Why I Don’t Like You

I have finally figured out why I don’t like you. Really. I’ve also realized why you don’t like me. I’ve even figured out why stay-at-home moms can’t abide moms with jobs, why hippie moms don’t dig organized moms, why tofu moms can’t stomach Cheetos moms, and why mommy wars exist at all when we should all be cheering, “You made a little person, too!? You’re trying to help it grow up to be a nice big person, too!? Wow! I am so proud of you. Can I get a hug, Sista?”

I don’t like you because I HAVE to get this right…and that means I can’t be wrong. I am investing everything I can scrounge together into mothering these little people. It is the most important thing in the world to me. I am usually worn out, frequently guilt-prone, and abnormally anxious as I do this mother gig. I can’t handle the idea that I might be doing it wrong because I love my littles so much. So when you mother differently than me, a dark worm crawls through my brain saying, “What if she is right? If you are wrong, your children will become thugs.” Because I can’t do it wrong and still hang on to the few marbles I have, it is far easier for me to stick out a mental tongue at you and call you a bad mom. Then I am still the good mom and my kids will stay out of the penitentiary. Whew. That. Was. Close. Read more

One Week Before Kindergarten

I see you from the window
As I do dishes
Sunshine soaking your hair
Mud soaking your dress-
As you pet the cat and eat garden peas.
Again and again
For an hour or more.

You know your letters
And how to write your name.
You know what to do if someone tries
To take your lunch
Or pull you from a swing.
We’ve practiced all this.
But bells will soon ring
And lines will form.
You will try to find your place
When kids laugh and cut
In front
Before the teacher sees.

So stay outside, love.
Soak up another hour of light
And garden
And mud.
Cross-contaminate your little hands
With peas and cat hair.
The sanitizer dispenser
Will be posted
By your classroom door
Next week.
One week before Kindergarten.
So soon.
Too soon.


For Valerie
I will walk slowly for awhile,
Although I wish for quicker stride.
My spirit wants to dance and run;
My body holds that hope inside.
But as I linger down the path,
Perhaps it’s only I who sees
The subtle-colored flowers
And sunlight-filtered trees.
I will be gentle for awhile;
It seems my heart grows larger now.
And people never understood
Are loved as only pain shows how.
As mercy grows and judgement ends,
My heart is learning to receive.
I’m finding strength to look inside
And feel that gentleness for me.
I will be silent for awhile,
In case the angels find me home.
I heard that in Gethsemane
They didn’t leave the Lord alone.
For though my suffering pales to His,
I know our Father is the same.
So I will wait for them to come,
As I walk slowly with my pain.

Silent Night

Silent Night

Bedtime songs on Christmas Eve,
I hardly see him in the light-
My little boy who fell asleep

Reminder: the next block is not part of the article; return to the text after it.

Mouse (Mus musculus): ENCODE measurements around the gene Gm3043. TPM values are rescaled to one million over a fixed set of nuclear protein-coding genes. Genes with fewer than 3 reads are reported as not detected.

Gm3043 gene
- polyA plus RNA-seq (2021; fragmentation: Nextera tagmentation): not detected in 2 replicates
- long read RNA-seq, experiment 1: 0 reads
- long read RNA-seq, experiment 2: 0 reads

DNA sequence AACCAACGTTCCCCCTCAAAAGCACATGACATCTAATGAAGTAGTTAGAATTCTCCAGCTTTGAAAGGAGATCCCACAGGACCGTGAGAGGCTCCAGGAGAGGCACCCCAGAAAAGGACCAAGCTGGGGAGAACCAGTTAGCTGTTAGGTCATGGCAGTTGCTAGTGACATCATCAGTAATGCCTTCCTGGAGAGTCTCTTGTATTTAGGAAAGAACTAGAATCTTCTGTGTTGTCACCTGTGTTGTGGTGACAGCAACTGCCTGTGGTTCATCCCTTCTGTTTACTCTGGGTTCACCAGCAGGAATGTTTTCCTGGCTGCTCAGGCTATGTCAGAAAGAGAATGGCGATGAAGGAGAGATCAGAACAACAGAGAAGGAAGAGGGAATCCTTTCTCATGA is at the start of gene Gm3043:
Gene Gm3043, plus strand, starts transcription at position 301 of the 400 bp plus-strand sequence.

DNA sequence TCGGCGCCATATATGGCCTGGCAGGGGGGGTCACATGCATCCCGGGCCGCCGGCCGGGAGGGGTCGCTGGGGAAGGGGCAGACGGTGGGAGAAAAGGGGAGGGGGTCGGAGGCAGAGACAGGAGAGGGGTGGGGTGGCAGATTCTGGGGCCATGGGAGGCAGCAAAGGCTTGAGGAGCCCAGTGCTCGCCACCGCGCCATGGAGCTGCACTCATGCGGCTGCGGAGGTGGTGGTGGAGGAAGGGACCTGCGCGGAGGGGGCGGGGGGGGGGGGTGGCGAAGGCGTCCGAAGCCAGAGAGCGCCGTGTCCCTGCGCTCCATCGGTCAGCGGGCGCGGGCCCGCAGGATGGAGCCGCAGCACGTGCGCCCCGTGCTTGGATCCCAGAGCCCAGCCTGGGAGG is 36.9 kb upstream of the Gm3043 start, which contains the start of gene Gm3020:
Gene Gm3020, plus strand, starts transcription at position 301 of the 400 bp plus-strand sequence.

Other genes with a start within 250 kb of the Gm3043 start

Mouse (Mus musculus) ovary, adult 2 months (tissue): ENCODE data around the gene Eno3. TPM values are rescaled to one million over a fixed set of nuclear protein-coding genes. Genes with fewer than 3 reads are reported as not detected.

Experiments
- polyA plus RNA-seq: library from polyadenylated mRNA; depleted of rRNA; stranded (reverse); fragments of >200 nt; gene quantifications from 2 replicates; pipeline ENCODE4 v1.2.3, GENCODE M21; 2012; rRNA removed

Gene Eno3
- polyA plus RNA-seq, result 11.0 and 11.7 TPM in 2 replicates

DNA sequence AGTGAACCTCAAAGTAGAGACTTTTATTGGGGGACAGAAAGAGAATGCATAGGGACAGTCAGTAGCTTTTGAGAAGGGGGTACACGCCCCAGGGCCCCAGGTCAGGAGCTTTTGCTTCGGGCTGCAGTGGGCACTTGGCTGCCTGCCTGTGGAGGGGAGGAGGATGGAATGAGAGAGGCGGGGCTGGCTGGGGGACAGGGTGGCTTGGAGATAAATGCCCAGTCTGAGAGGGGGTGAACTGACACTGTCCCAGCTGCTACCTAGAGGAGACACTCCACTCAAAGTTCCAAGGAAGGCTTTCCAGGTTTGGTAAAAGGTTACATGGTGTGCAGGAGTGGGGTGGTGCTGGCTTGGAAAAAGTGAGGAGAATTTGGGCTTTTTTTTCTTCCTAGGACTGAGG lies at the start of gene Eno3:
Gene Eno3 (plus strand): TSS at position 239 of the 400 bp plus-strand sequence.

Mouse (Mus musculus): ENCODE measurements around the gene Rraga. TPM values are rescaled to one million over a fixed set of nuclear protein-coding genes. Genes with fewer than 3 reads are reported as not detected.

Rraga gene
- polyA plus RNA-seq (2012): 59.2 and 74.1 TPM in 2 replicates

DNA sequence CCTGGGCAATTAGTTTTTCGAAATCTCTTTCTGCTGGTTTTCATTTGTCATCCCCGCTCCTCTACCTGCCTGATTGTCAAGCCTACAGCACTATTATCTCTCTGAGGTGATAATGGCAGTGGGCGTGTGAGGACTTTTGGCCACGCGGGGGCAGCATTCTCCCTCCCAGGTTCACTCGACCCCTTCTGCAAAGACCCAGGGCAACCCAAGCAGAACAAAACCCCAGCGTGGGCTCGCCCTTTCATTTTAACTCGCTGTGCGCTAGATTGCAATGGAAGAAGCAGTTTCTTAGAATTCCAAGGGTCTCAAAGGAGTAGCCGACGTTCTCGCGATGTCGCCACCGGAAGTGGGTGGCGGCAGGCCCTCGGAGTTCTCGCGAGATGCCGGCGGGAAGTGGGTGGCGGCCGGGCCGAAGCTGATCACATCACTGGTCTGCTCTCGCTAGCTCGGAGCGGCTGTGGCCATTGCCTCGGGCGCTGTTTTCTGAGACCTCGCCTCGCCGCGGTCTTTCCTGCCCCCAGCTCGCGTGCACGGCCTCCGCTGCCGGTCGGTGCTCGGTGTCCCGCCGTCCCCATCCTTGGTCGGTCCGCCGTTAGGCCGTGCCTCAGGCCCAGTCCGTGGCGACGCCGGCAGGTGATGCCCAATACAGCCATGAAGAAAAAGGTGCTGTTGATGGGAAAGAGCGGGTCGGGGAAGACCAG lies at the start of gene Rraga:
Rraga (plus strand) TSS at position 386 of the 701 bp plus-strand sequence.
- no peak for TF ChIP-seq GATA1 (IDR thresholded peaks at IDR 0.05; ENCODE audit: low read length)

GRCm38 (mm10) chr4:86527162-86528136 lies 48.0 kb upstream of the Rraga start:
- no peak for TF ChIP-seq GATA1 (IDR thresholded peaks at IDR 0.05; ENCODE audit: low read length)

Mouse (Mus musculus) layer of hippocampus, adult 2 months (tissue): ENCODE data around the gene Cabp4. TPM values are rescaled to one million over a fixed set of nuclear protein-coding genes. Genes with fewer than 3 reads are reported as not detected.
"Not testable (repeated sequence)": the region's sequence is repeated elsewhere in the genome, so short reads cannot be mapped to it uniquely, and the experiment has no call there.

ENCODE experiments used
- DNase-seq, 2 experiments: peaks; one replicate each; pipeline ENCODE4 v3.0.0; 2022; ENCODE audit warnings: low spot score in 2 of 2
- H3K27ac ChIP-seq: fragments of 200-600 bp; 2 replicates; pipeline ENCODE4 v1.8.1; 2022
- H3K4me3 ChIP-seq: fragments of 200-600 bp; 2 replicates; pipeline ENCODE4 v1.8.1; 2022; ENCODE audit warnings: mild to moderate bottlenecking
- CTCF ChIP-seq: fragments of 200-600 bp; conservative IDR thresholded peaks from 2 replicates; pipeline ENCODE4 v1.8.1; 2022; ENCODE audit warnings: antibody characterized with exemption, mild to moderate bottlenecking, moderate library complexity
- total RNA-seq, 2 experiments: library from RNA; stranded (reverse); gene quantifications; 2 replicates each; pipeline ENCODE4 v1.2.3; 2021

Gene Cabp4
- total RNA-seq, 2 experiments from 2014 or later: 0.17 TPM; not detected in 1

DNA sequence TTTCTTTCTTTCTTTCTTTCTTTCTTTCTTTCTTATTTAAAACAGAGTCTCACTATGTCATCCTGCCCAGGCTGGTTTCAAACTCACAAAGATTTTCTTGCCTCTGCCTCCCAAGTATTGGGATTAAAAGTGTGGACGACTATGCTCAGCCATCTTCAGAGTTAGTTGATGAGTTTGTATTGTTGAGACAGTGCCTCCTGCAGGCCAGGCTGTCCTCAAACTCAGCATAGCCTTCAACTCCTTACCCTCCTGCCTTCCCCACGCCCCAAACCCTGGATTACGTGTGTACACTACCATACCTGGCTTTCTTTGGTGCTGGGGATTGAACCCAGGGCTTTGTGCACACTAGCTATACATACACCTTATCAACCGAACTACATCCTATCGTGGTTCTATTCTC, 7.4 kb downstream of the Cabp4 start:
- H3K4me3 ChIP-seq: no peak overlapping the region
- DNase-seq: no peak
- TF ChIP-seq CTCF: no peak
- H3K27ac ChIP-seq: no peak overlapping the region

As I was singing “Silent Night.”
My thoughts go to another place,
Another night, another bed,
Another boy whose mother watched
As He laid down His little head.
He soon would know His Father’s voice
And He would feel the angel’s hands.
But as a boy, I think it was
His mother’s voice He’d understand.
I can see them by a fire,
Reading scripture, learning prayer.
As He grew in grace and truth,
I imagine Mary there.
Spirit-led, she taught her son
With faith so bright and words so mild.
He learned his mission at her knee,
As she nurtured God’s own child.
I still forget my little one
Has also walked on clouds above.
And, trailing glory, looks to me
To show him all his Father’s love.
God could thunder through the skies
And send His angels flying near
To spread His word in strength and power…
But that’s why He sent mothers here.
Like that mother long ago,
I’ll teach you truth and show the right.
So sleep my child in Heavenly peace
And know you’re loved this Silent Night.

I Didn’t Know you Slept Below

I didn’t know you slept below.

We came to visit like the rest,

Where headstones tell the history

Of those who didn’t make it west.

I said the stories; tried to tell

The little boys who climbed the stone

Of “blessed, honored pioneers,”

Not knowing I spoke of our own.

Did you listen from above,

Truly glad we finally came?

As I spewed history to my sons,

Did you listen for your name?

But we just threw a blanket down,

Played with the kids and had a snack.

We snapped a picture by your grave,

Your name emblazoned on the plaque,

Then drove away.  You stayed behind-

Your life given for my own.

Please forgive my tourist heart-

I didn’t know you slept below.

I wrote this poem after discovering that my ancestor died at Winter Quarters, Nebraska during the mass migration across the United States and was buried in a mass grave. A well-known sculpture now marks the burial site. I visited the site years ago with my husband and two sons, before I knew about my family history. I had no idea he slept below.

The statue that marks the mass grave where three of my ancestors are buried.